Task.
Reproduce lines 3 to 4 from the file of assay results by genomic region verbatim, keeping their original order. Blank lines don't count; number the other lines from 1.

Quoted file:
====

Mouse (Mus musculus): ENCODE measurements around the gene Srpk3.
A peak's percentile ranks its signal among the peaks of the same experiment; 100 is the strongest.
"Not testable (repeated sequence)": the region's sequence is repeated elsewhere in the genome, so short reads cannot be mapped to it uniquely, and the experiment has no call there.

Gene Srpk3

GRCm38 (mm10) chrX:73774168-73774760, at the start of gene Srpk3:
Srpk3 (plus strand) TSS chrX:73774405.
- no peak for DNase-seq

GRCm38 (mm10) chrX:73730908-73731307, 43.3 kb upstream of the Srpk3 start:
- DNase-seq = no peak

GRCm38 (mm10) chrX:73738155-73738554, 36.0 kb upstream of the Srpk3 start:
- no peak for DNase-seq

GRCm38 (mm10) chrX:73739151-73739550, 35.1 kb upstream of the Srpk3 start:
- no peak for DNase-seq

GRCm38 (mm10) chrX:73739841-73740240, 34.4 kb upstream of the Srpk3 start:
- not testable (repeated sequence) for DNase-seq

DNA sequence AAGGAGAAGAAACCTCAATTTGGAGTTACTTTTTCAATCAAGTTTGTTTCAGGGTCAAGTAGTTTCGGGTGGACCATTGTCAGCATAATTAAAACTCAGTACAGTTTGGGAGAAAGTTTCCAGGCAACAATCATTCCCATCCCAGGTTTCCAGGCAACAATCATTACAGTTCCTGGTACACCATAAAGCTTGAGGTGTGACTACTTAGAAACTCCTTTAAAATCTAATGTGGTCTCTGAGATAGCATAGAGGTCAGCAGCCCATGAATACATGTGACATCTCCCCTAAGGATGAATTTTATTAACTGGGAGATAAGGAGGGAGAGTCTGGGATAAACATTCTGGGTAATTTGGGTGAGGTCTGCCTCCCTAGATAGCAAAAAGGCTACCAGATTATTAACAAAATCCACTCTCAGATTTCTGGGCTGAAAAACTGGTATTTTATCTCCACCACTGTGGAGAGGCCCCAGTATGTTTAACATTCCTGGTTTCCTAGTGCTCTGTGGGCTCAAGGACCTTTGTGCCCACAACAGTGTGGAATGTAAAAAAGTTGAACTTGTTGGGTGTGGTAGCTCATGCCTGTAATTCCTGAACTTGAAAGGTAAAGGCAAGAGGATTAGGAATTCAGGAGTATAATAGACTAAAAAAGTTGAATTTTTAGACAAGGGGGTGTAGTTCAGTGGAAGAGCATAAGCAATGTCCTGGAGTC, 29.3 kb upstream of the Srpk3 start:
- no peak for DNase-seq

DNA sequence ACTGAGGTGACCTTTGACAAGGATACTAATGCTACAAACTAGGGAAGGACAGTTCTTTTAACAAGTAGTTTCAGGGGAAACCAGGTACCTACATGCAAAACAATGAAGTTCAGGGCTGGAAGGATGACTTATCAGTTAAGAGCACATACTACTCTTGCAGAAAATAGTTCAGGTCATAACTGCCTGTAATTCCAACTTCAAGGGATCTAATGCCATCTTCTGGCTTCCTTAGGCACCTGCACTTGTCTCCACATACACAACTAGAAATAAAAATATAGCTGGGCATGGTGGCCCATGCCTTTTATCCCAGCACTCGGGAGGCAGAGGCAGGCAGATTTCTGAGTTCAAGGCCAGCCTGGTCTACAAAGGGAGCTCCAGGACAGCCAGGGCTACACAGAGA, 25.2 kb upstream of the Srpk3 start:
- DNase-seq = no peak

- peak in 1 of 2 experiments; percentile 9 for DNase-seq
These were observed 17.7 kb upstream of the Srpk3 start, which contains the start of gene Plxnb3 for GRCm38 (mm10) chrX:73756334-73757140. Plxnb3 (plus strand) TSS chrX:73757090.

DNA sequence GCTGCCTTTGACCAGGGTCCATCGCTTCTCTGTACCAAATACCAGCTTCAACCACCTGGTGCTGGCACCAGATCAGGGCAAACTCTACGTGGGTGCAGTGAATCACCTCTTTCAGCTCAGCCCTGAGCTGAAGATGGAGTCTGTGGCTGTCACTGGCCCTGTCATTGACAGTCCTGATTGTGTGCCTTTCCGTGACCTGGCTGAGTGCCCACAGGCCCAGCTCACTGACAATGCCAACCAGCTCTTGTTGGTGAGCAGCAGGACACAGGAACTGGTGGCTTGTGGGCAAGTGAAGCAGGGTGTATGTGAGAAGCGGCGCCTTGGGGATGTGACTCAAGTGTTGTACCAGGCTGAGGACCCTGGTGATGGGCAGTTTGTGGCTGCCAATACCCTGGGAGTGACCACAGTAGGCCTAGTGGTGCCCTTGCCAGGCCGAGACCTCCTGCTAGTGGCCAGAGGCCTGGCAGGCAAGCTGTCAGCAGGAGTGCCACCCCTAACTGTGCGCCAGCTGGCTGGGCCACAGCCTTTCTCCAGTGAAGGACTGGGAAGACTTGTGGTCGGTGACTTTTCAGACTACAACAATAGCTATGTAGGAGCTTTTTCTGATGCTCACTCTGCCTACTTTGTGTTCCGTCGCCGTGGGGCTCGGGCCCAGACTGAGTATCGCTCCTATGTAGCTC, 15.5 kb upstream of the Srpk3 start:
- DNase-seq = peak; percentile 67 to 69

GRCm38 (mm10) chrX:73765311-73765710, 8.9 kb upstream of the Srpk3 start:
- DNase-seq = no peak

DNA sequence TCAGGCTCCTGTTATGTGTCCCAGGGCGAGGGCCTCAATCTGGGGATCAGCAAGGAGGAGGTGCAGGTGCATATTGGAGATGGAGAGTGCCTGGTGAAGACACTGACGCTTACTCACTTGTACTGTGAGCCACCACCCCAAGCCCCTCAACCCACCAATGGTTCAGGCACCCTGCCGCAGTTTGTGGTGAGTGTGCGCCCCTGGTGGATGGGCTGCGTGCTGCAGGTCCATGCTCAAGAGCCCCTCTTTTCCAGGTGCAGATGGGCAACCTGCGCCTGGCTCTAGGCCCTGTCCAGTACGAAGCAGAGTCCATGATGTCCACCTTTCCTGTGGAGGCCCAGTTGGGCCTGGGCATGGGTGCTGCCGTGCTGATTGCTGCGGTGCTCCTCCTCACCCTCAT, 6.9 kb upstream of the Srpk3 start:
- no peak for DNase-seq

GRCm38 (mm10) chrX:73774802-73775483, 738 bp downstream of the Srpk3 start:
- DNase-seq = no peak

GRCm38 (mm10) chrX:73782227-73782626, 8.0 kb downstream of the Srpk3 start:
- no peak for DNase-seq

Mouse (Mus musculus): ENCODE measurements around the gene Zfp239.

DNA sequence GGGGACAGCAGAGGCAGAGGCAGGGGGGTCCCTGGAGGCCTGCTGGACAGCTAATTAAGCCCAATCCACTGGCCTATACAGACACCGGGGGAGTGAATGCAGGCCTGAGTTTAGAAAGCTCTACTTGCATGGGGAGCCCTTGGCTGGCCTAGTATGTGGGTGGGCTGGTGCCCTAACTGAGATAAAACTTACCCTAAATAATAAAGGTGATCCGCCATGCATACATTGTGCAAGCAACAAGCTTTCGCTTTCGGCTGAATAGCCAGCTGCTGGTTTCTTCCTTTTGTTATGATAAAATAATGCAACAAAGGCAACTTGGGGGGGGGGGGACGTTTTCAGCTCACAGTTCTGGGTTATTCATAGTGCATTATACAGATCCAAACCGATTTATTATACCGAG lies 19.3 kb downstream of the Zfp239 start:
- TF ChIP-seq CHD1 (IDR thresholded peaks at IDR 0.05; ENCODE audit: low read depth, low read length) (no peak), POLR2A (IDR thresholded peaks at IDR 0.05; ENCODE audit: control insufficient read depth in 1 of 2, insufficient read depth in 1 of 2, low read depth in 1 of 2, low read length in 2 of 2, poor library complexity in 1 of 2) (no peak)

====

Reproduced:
"Not testable (repeated sequence)": the region's sequence is repeated elsewhere in the genome, so short reads cannot be mapped to it uniquely, and the experiment has no call there.

Gene Srpk3